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Evaluation of deficiencies in current discharge summaries for dialysis patients in Canada

Authors Harel Z, Wald, Perl J, Schwartz D, Bell C

Received 23 October 2011

Accepted for publication 18 November 2011

Published 27 March 2012 Volume 2012:5 Pages 77—84


Review by Single anonymous peer review

Peer reviewer comments 2

Ziv Harel1,2, Ron Wald1,3, Jeff Perl1,3, Daniel Schwartz4, Chaim Bell2,3

1Division of Nephrology, St Michael's Hospital, University of Toronto, Toronto, Ontario, 2Department of Health Policy Management and Evaluation, University of Toronto, Toronto, Ontario, 3Department of Medicine and Keenan Research Centre in the Li Ka Shing Knowledge Institute of St Michael's Hospital, Toronto, Ontario, 4Division of Nephrology, University of British Columbia, Vancouver, British Columbia, Canada

Background: Deficits in the transfer of information between inpatient and outpatient physicians are common and pose a patient safety risk. This is particularly the case for vulnerable populations such as patients with end-stage renal disease requiring dialysis. These patients have unique and complex health care needs that may not be effectively communicated on standard discharge summaries, which may result in potential medical errors and adverse events.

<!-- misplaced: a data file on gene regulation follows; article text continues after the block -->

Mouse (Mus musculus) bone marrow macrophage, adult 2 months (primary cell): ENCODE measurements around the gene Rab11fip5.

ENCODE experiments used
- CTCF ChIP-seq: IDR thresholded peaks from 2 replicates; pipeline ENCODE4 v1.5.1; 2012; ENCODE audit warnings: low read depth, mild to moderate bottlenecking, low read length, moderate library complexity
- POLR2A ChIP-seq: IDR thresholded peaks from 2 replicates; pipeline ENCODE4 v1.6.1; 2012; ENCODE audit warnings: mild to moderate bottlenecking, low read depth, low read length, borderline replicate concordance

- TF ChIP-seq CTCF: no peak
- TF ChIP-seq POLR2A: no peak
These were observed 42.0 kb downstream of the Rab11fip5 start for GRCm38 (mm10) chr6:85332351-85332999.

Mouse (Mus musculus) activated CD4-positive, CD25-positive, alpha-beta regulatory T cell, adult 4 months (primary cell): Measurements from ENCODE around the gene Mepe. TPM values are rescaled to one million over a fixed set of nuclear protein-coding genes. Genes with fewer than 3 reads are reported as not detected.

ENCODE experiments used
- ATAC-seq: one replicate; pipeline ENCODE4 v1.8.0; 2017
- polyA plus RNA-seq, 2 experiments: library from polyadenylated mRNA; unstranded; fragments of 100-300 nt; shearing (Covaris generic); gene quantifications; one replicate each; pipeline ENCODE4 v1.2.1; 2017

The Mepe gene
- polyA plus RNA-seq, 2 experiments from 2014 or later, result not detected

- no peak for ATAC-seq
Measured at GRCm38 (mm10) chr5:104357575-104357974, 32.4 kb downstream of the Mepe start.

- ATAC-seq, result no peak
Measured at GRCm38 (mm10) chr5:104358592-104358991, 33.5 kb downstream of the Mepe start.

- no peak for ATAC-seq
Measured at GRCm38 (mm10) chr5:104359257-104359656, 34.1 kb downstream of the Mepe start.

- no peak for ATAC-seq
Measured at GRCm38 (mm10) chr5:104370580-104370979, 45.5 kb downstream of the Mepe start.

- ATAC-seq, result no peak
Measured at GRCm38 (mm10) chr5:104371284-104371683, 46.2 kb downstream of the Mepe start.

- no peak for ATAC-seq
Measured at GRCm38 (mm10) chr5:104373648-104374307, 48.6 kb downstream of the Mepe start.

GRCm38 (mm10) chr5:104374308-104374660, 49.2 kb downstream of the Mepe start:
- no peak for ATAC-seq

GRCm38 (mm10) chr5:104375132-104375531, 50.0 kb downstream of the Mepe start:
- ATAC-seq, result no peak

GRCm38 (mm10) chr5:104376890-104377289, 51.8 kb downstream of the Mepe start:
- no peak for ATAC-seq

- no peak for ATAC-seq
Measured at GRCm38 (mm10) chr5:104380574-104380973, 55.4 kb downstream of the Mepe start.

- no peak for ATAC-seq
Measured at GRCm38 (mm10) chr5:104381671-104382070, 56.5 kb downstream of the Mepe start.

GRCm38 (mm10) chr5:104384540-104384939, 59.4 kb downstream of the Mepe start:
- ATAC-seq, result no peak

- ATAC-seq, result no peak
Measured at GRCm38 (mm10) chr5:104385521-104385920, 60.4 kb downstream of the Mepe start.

Objective: To evaluate Canadian dialysis center directors' perceptions of deficiencies in the content and quality of hospital discharge summaries for dialysis patients.
Methods: A web-based, cross-sectional survey of Canadian dialysis center directors was performed between September and November 2010. The survey consisted of three parts. The first part was designed to assess dialysis center directors' attitudes on the quality of discharge summaries they receive. The second part was designed to elicit respondents' preferences for discharge summary content, and the third part consisted of questions regarding demographic and practice information.
Results: Of 79 dialysis center directors, 21 (27%) completed the survey. Sixty-two percent felt that current discharge summaries inadequately communicate dialysis-specific information. Receipt of antibiotics for line sepsis or peritonitis, modifications to vascular access, and changes in target weight/dialysis prescription were rated as essential dialysis-specific information to include in discharge summaries by respondents.
Conclusion: Over three quarters of dialysis center directors find the current practice of transferring discharge information for hospitalized dialysis patients grossly inadequate. The inclusion of dialysis-specific information may improve the quality of discharge summaries for dialysis patients.

Keywords: information transfer, dialysis patients, discharge information

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